The University of Liberal Arts Bangladesh (ULAB) conducted a workshop on Fact-Checking on April 5, 2018, hosted by Department of Media Studies and Journalism, ULAB.

The workshop addressed the origin, developments and ethical principles of fact-checking, fact-checking methodologies, publishing strategies, and learning to identify fake news.

The speakers stressed on what can happen if journalists, news organizations and social media neglect to fact-check before publishing or for the sake of dramatic storytelling omit important facts. The workshop trained participants to strategically and efficiently fact-check their own biases and their own reporting, even if the reporter has no institutional support. It also showed how to independently verify facts, perform background checks on people and how to use new tools that can help journalists verify when and where an image was taken. Reporters should not only develop a road map to fact-check their own work, they will also learn about investigative skills and tools that will benefit any reporting, and even facilitate distribution, speakers said.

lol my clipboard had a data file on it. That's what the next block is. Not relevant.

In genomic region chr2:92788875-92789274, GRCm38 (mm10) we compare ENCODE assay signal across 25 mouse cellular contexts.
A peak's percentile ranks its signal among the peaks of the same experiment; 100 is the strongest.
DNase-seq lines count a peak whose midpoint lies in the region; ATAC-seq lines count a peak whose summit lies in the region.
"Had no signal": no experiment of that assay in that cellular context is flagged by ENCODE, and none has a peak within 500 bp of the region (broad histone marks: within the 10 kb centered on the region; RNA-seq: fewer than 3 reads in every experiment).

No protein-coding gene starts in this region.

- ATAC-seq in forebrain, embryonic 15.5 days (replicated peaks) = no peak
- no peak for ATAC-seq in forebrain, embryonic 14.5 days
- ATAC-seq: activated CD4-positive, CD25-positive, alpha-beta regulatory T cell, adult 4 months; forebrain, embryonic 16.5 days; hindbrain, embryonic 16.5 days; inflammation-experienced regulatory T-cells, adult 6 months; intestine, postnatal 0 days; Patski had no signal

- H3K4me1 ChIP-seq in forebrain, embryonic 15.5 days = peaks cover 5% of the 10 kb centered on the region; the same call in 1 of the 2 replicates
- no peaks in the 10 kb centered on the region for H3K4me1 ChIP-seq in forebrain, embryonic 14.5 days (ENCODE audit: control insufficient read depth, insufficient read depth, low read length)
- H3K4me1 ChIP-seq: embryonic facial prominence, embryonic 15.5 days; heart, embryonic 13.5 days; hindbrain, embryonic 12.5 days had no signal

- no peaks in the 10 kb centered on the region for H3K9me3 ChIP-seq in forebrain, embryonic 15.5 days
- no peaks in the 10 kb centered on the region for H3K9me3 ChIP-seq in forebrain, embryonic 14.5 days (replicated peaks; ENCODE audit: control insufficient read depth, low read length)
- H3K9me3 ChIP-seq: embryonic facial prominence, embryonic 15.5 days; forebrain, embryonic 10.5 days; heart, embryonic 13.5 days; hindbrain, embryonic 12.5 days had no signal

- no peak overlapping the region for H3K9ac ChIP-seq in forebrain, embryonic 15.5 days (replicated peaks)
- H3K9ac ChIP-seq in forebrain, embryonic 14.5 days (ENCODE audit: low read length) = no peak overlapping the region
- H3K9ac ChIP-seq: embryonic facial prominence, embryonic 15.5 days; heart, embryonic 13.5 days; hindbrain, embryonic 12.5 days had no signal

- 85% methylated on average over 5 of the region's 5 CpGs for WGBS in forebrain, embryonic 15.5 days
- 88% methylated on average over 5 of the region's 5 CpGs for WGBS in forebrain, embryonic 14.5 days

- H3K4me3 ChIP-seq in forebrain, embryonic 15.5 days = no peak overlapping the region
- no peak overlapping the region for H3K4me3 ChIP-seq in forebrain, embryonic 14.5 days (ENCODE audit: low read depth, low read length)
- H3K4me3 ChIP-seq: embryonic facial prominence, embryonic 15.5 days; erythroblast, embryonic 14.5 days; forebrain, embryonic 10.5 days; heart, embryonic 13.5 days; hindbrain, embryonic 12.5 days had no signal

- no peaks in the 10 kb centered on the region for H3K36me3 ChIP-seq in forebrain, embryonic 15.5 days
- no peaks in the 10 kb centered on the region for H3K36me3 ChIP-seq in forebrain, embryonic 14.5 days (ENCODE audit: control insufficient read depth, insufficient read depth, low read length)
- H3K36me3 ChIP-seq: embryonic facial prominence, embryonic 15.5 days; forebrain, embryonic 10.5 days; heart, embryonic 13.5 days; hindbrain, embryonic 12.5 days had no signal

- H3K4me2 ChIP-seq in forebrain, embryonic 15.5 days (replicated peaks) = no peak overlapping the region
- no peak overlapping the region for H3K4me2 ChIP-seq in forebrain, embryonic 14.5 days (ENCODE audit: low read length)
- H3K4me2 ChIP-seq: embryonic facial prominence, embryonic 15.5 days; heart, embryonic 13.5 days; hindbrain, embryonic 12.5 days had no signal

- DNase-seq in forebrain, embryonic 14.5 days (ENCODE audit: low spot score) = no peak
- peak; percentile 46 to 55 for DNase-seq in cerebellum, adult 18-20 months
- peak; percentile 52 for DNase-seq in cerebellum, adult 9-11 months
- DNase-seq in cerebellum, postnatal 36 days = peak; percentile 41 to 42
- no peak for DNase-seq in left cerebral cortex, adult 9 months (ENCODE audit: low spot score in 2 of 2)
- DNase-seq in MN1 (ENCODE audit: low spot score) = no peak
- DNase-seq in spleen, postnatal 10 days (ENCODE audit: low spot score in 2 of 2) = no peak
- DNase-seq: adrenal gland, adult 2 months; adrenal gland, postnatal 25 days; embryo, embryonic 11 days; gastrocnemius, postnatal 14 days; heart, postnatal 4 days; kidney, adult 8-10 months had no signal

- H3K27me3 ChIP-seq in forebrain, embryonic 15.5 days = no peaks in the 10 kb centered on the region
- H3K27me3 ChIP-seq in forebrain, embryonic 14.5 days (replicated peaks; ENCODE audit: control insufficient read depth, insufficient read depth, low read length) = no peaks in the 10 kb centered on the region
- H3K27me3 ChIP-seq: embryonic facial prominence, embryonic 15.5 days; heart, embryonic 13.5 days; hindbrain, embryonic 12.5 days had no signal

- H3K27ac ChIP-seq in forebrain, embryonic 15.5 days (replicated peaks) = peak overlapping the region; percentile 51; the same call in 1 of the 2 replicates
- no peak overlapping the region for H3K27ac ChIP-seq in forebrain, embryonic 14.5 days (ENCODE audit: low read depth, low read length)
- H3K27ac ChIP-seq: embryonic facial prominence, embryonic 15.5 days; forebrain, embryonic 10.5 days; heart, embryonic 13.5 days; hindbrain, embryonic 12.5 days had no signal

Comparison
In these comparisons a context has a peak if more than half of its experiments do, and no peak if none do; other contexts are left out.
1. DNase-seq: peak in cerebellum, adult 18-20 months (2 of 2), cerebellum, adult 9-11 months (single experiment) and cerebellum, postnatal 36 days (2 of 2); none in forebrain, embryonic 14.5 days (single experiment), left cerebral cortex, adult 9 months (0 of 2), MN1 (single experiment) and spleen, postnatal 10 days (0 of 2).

Kashfia Arif Ahmed spoke about the rise of fact-checking organisations around the world and the Bangladesh’s position in that context. The speaker introduced nascent fact-checking initiatives and explained how they are functioning separate from regular newsrooms, acting as watch-dogs.

SM Rezaul Karim, a lecturer of Media Studies and Journalistm at ULAB talked about the historical context of fake news. In his concluding remarks, Rezaul Karim said, “news cannot be a rumour as long as the news going to be difficult to believe. Whether a news is going to be viral is fully related with a lack of transparency”.

The last segment of the fact-checking workshop was to educate the participants practically. Zyma Islam, an investigative journalist at The Daily Star taught participants how to check out fake images, fake news and fake videos. The participants were introduced to online fact-checking tools, that scrape websites and satellite images to find the sources of news and images.

In an era where fake news seem to create alternative realities and threaten the basis of democracy, it is more important than ever that investigative journalism is factually correct, so viewers can trust the reporting.

Professor Media Studies and Journalism and Head of Faculty Research, Sumon Rahman inaugurated the workshop. All speakers present are currently developing Fact Watch.

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